Quinns avoid prison but have just three weeks to disclose all assets
THEY have avoided jail -- at least for now.
But bankrupt businessman Sean Quinn, his son Sean Quinn Jnr and nephew Peter Darragh Quinn have been given a three-week deadline to co-operate with the former Anglo Irish Bank or face an indefinite spell in prison.
The men have been warned that they could be imprisoned within weeks if they don't co-operate with a series of court orders to unravel complex financial transactions, which put overseas properties worth €500m beyond the reach of the former Anglo Irish Bank.
The men, who were flanked by a large number of supporters at the High Court in Dublin yesterday, must disclose all of their assets in Ireland and around the world to what is now the Irish Bank Resolution Corporation (IBRC).
A receiver has been appointed to all of their personal assets -- aside from their family homes and bank accounts shared with their spouses or siblings.
The IBRC has secured a series of orders from High Court judge Ms Justice Elizabeth Dunne, who warned that she "would not sit idly by" and allow court orders to be broken.
The Quinns must comply before July 20 and the wide-ranging orders state they must:
• Resign from the board of directors or from any executive/managerial position within the Quinn International Property Group (IPG) or any company to which shares in IPG companies have been transferred.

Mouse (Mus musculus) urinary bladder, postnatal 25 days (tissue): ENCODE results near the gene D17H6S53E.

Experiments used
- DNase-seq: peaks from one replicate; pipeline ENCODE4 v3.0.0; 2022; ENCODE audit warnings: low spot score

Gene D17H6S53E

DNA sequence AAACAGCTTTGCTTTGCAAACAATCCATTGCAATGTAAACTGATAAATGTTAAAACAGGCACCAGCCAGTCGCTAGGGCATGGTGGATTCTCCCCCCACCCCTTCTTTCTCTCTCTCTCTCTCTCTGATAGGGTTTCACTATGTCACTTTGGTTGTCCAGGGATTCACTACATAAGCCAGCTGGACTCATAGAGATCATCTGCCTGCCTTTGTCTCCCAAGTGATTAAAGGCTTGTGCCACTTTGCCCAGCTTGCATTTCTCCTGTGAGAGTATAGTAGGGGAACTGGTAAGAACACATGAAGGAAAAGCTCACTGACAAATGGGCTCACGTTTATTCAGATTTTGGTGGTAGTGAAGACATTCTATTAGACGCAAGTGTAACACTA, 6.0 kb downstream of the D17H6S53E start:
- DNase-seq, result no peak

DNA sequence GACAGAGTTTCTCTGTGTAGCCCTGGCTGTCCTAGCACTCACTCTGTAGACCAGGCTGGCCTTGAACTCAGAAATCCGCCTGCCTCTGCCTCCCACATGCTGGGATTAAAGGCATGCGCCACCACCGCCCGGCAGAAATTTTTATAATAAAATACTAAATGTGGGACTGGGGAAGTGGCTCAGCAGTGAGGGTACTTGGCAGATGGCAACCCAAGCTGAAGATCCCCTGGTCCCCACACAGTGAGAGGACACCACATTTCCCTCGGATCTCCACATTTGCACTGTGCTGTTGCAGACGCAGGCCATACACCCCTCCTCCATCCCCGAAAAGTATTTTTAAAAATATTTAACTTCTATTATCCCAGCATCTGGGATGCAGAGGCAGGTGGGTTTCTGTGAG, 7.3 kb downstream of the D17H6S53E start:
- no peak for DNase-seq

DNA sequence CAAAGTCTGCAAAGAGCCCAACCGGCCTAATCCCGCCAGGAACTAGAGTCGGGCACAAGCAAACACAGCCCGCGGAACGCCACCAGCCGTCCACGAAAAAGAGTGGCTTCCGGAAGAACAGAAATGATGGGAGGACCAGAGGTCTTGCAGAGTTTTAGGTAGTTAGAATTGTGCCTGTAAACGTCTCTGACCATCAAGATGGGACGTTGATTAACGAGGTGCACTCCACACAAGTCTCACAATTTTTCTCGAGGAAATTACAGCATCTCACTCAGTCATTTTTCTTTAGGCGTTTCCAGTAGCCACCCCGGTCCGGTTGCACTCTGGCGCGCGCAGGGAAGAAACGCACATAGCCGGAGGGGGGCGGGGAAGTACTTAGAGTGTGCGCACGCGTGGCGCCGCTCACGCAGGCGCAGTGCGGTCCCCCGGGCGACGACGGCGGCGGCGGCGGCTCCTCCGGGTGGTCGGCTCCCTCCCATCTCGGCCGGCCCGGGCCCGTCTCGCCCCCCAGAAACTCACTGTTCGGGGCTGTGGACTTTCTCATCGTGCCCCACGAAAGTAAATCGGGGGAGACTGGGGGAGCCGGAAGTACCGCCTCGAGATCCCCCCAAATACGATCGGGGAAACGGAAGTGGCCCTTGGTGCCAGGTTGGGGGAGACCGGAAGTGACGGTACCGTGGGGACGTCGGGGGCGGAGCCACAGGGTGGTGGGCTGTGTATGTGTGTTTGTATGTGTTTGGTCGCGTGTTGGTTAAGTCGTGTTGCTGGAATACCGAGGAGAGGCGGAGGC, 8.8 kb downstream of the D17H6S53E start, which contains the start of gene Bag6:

• Disclose all documents relating to work carried out for them by international law firm Senat Legal Consultancy.
• Disclose all documents related to all off-shore or other companies purchased or controlled by Senat in connection with IPG companies.
• Disclose rental payments related to IPG companies and all directors and other agents of the companies.
Lawyers for the three men sought a postponement on Judge Dunne's orders in the event of an appeal by the Quinns against this week's dramatic finding that they were in contempt of court.
But this was refused and the men now have three weeks to prove they are co-operating with the IBRC, which says it has no idea about what is happening to $35m (€27.6m) in rental income from properties in the IPG.
On Tuesday, the men were found guilty of contempt of court for putting up to €500m of assets beyond IBRC's reach.
All three had admitted trying to put valuable overseas assets beyond the reach of the IBRC. But they insisted that any steps taken were before the High Court obtained an injunction against them last year ordering them not to interfere.
Yesterday, Judge Dunne said she was disappointed there was no acknowledgement by the three "even at this stage" of the "great wrongdoing" involved.
She said she was "mesmerised" by arguments that the bank was not entitled to several coercive orders on grounds it had not, in its original contempt motion, alleged the wider number of asset-stripping activities now claimed.
Those activities only emerged from evidence during the contempt hearing and it was quite clear other steps were taken outside of the specific contempts alleged, she added.